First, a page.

MA in Journalism at the University of Limerick
Angie Weisgal is a MA student in Journalism at the University of Limerick and our US Ambassador. In her first blog, she tells us what’s involved in this one year master’s course and why she applied…
How did I get here?
I studied abroad at UL in my third year and had no idea I wanted to study journalism until I took a few classes during my time here. This was how I became interested in journalism and began to think of it as a good career path. I almost fulfilled the requirements to get a minor in journalism back at the university where I completed my undergrad in the States. I decided to take the last class I needed to get a minor in Journalism and in the last semester of my undergrad, I wrote for the school paper before applying for a MA in Journalism at UL.
What was the application process like?
It was straightforward. The application fee is reasonable (around €30-40) and about the same as applying to schools in the US, or maybe even less, depending on the school. In your application, you can apply for two different course choices. I didn’t need to sit any exams, I just needed to submit the transcripts I had gathered so far from my undergrad. I received a response very quickly and the course director set up a Skype interview. The interview took 15-20 minutes and I was asked why I was interested in undertaking a MA in Journalism; what my educational background was; and where I get my news from – it was no sweat. Within a week I was sent a provisional acceptance letter and provided I got my degree, I would be accepted into the programme. All I needed to do was pay the deposit and send my final transcripts to indicate that I had graduated. I found that the UL International Office was very good in communicating all of this information.
What is the course like?
It’s a one year master’s course and you do not need any journalism experience, although it does help if you do, as the lecturers do expect a lot from their students. It’s not hard to get journalism or writing experience. Applying for something like the International Student Ambassador Programme or writing for Campus.ie are great ways to get writing experience. Tuition fees for non-EU students are quite reasonable, and in my case it worked out at about US$11,000. For me, it is less expensive here than in the States because living expenses are lower in Limerick than many big cities and tuition isn’t really any higher. A big plus for those travelling from English speaking countries is that there is no language barrier to deal with in Ireland.
What do you like about your course?
- The University of Limerick has invested in facilities and the newsroom here offers iMac computers loaded with software like Adobe InDesign, Photoshop and Microsoft Office. There’s a TV studio and a radio studio and ULFM, the on-campus radio station, is another great place to gain experience on the airwaves.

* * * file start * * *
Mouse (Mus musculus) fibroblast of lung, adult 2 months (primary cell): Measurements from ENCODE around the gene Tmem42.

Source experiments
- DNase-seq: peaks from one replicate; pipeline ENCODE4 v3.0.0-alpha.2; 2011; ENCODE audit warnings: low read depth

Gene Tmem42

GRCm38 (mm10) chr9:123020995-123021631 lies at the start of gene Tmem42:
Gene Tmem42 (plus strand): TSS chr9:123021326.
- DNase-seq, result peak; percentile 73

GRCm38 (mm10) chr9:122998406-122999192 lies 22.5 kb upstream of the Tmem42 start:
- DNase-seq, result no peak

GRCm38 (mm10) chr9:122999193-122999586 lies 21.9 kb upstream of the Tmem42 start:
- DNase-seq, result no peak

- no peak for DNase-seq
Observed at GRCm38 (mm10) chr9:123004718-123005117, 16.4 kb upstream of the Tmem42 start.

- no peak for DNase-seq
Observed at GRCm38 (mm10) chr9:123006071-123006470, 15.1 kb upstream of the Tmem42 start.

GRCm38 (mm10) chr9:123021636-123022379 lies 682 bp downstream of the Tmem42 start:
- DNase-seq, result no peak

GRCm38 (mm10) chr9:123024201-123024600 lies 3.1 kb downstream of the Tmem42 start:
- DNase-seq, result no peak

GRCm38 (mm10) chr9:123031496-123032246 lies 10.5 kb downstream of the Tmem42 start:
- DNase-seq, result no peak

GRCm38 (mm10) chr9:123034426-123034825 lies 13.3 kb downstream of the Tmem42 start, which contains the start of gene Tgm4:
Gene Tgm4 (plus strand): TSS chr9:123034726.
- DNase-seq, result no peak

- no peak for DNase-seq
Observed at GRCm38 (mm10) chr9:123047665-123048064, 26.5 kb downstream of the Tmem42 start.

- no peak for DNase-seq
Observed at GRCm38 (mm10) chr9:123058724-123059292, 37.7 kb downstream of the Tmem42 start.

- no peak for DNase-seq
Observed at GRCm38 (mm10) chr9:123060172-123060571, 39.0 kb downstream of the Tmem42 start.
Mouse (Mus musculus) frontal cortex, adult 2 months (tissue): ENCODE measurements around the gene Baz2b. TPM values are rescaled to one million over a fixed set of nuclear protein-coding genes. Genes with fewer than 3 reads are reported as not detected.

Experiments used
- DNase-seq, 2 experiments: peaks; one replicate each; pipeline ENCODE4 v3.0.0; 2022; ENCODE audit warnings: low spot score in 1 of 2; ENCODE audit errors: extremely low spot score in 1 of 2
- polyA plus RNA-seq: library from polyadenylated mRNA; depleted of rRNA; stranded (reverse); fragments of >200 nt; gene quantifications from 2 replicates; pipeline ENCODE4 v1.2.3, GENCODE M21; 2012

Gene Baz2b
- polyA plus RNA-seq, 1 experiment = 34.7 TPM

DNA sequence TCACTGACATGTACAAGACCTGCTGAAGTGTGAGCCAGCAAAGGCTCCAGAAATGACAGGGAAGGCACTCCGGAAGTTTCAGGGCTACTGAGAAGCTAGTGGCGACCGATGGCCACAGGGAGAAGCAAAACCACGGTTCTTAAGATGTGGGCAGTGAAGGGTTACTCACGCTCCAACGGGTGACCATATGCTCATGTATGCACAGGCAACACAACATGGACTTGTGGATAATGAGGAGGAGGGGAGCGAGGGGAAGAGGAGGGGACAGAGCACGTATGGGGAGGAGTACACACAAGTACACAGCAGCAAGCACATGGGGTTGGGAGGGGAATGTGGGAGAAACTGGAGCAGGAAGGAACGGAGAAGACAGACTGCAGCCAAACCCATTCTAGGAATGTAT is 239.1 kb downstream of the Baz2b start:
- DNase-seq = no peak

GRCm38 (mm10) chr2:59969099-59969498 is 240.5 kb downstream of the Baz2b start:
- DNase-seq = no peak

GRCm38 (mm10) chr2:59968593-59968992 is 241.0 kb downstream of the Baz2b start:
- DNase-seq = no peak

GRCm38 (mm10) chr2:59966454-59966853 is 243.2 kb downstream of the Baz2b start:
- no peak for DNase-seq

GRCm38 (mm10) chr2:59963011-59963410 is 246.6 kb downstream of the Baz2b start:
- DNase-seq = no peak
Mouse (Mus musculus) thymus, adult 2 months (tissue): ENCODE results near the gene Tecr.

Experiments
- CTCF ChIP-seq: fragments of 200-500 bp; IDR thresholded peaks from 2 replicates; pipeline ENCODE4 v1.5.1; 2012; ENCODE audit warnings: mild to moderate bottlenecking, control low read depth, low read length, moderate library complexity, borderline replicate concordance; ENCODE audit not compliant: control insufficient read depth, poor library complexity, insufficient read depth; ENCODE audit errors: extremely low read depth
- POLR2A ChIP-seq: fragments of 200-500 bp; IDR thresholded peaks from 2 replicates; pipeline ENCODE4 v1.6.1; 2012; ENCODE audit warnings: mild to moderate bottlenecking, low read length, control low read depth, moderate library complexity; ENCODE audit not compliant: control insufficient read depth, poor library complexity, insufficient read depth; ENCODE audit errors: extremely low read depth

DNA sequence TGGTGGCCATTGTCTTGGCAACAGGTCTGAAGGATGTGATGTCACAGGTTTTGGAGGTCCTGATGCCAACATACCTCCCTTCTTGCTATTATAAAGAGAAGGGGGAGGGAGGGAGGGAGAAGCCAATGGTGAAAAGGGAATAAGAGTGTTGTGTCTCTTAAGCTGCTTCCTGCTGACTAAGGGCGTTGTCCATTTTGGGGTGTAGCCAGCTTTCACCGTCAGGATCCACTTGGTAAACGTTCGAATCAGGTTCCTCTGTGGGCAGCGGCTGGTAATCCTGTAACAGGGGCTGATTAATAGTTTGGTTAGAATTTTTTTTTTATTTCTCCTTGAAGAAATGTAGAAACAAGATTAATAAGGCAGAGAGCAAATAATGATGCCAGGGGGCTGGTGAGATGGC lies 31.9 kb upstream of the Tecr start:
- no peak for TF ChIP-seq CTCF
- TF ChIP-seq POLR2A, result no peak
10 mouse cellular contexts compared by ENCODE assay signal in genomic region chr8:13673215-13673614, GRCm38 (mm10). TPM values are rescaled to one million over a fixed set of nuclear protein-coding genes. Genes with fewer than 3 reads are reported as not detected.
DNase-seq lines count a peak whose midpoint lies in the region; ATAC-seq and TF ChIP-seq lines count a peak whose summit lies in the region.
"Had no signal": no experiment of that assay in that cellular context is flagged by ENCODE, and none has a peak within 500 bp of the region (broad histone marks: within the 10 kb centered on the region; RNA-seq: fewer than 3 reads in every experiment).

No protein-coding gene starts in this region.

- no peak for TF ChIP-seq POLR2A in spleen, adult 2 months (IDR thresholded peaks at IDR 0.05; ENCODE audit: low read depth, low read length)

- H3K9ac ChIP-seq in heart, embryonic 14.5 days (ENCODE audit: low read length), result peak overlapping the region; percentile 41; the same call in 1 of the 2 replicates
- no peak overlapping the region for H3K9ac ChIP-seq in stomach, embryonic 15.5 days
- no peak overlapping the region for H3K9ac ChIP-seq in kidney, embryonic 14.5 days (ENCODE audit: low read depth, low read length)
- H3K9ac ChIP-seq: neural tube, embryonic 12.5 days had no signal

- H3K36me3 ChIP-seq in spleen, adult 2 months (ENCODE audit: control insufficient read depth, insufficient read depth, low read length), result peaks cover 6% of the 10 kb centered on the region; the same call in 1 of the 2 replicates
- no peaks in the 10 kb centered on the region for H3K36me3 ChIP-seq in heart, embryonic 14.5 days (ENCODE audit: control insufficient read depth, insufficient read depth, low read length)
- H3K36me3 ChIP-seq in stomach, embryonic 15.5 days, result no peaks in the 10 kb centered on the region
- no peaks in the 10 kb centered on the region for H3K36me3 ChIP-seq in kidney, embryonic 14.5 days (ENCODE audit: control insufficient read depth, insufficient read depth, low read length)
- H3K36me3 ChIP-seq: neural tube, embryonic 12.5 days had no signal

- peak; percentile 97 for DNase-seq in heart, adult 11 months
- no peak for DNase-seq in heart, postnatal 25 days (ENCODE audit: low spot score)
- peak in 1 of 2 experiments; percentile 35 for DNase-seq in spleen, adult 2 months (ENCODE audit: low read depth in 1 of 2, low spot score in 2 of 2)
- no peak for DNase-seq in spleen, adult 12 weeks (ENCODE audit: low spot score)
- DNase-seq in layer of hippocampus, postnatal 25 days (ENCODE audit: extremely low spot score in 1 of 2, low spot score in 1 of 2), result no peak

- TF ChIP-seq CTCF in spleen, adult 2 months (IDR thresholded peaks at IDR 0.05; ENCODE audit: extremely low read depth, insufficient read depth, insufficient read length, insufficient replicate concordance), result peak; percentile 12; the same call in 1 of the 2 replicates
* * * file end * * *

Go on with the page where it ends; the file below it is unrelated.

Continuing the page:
- Small class sizes are always a bonus and in most of my classes there are less than 20 people. There are about 15 students in the MA in Journalism course meaning I have had the chance to get to know my classmates well and make friends.
- My course at UL is career oriented and you’re learning real world skills. Most of the classes are practical and project based and you’ll get a lot of writing, photography, and video/audio editing experience. We produce a newspaper called the Limerick Voice and there is an optional one-month internship at the end of your course too.
- It’s fast track, so you can get into your career sooner. Many master’s programmes are two years, meaning higher tuition costs and a longer delay in getting into your desired job.
- From time to time we have guest lecturers like Bryan Dobson, RTÉ broadcaster and Ger Colleran, former Editor and now Managing Director of the Irish Daily Star. This give you the opportunity to hear a diversity of perspectives from different types of journalism.
What other perks are there at UL?
- There are a lot of support systems like the UL First Seven Weeks initiative. It’s one of a kind. Most universities only have a one-day orientation. There’s a medical centre, a counselling centre, a writing centre, a buddy programme, and more.
- There’s a variety of clubs and societies to choose from at UL and you’re bound to find something of interest. In university, you need to balance classwork and fun and take part in plenty of trips and activities. I joined ULFM and I do a classic rock radio show.
- If you like the gym, the UL Sports Arena has a lot to offer. Some Olympians from Ireland train there, so you know it’s good! Interesting fact: Thomas Barr, who competed at the Rio Olympics, is a student at UL.
Wait! I still have questions!
For more information about studying in Ireland, visit the Education in Ireland website. If you have any questions about UL in particular, contact the International Office at UL. If you have a question for me, leave a comment below. I’m happy to answer any questions you have.